Roget's 21st Century Thesaurus, Third Edition Copyright © 2013 by the Philip Lief Group.

EXAMPLES FROM THE WEB FOR BOX UP

“Take the box up to my room,” said the lady to a boy who appeared at this moment.

Now, come up to your room, sweetheart, and Bob'll bring your box up.

They carried the box up to the tent and locked it up in the big chest.

Put on your veil and gloves and hoist the box up into the tree.

"I don't know—look in that box up there," pointing to the top shelf.

Until I yield that box up to him I am safe, since he can only get it from me.

Kazu dropped to his knees and held our box up so that we might also see.

They've managed to get your box up all right, and I expect you'll be wanting to unpack.

Now go for a walk while I box up the last case of specimens.

Bunny raised the box up again, and held it there with the stick.

WORD ORIGIN

Old English box "a wooden container," also the name of a type of shrub, from Late Latin buxis, from Greek pyxis "boxwood box," from pyxos "box tree," of uncertain origin. See OED entry for discussion. German Büchse also is a Latin loan word.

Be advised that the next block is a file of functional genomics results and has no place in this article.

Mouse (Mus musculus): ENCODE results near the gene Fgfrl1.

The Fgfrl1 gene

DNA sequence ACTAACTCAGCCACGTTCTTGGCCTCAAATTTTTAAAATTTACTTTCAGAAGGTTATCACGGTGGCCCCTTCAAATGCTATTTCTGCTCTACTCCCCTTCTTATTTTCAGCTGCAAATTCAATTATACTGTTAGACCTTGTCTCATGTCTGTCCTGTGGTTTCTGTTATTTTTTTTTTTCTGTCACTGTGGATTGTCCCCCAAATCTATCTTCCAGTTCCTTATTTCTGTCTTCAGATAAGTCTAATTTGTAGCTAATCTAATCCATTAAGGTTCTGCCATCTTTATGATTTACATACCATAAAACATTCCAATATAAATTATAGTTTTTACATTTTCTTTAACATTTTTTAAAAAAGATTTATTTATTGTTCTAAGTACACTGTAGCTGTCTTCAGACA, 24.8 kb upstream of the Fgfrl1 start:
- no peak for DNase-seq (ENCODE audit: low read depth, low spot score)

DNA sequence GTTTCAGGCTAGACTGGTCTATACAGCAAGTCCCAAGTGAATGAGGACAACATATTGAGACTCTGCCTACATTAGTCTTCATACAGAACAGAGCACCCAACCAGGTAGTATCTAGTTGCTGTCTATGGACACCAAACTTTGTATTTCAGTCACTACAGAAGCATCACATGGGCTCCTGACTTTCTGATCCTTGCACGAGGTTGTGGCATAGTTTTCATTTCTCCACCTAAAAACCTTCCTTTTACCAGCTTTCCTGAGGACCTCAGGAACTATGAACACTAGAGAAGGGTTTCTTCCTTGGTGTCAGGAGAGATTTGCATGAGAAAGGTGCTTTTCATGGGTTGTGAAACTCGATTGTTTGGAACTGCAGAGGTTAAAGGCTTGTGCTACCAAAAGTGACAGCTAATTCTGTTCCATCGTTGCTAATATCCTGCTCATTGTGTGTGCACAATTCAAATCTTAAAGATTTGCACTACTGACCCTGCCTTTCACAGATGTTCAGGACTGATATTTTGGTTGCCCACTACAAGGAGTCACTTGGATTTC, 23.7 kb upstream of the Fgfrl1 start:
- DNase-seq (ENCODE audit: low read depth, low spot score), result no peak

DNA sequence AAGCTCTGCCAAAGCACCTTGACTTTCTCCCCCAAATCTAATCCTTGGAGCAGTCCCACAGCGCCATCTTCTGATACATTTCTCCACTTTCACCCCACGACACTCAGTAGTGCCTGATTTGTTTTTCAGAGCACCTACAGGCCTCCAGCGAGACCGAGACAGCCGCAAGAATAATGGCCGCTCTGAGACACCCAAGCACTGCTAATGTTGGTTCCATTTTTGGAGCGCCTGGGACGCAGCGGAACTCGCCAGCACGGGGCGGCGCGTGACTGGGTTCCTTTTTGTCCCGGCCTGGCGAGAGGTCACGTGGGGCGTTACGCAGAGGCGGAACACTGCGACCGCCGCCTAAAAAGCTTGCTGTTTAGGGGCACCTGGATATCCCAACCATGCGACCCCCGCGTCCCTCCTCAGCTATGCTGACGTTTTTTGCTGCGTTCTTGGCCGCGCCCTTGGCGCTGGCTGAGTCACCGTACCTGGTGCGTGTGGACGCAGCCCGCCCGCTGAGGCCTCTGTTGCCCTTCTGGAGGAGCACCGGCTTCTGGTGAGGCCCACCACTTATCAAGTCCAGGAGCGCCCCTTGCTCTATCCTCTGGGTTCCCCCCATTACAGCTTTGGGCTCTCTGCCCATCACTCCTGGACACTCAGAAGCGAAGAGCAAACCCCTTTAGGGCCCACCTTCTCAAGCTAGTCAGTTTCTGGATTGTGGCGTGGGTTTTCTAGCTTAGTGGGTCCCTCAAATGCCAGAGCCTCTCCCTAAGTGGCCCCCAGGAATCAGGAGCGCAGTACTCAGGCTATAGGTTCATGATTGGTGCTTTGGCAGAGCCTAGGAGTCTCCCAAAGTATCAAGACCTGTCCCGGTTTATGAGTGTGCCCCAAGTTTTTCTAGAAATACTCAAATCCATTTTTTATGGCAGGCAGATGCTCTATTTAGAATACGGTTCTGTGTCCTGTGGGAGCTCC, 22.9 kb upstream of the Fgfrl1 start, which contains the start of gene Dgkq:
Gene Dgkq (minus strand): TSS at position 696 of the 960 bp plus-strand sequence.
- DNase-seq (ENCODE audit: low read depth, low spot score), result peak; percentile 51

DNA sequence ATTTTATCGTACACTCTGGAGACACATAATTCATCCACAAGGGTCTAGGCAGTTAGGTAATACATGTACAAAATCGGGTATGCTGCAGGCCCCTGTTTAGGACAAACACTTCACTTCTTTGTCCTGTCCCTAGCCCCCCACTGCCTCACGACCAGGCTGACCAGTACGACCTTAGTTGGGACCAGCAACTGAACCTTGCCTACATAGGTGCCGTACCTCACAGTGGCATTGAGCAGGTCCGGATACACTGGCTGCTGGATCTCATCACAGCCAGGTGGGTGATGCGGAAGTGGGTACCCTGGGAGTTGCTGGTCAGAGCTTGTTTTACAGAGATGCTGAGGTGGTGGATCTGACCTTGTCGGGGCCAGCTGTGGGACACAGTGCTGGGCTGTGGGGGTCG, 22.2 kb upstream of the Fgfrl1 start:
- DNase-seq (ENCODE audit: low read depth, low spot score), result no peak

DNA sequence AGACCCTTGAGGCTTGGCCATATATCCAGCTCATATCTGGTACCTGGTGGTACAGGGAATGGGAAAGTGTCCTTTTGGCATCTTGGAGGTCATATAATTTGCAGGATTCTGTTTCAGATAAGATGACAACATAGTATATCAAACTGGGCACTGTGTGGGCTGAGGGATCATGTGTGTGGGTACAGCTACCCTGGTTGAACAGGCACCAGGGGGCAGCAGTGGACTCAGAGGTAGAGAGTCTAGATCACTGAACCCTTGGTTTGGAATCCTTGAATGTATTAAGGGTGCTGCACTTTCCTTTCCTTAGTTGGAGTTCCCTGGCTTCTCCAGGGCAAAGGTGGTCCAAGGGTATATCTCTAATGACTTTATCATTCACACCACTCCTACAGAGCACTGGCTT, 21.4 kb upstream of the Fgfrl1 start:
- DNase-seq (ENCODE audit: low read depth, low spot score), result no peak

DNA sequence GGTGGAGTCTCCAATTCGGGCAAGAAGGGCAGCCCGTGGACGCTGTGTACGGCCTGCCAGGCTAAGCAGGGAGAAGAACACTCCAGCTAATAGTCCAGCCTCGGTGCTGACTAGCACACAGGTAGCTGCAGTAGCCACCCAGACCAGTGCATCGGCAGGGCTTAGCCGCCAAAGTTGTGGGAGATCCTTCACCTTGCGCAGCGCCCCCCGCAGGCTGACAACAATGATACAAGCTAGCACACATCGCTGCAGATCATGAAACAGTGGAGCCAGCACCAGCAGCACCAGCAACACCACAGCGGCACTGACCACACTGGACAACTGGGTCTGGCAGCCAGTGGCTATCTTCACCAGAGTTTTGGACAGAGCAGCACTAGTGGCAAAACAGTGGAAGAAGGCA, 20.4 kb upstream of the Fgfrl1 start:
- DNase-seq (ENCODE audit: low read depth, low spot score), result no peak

Meaning "compartment at a theater" is from c.1600. Meaning "pigeon-hole at a post office" is from 1832. Meaning "television" is from 1950. Slang meaning "vulva" is attested 17c., according to "Dictionary of American Slang;" modern use seems to date from c.World War II, perhaps originally Australian, on notion of "box of tricks." Box office is 1786; in the figurative sense of "financial element of a performance" it is first recorded 1904. Box lunch (n.) attested from 1899. The box set, "multiple-album, CD or cassette issue of the work of an artist" is attested by 1955.

MORE RELATED WORDS FOR BOX UP

Roget's 21st Century Thesaurus, Third Edition Copyright © 2013 by the Philip Lief Group.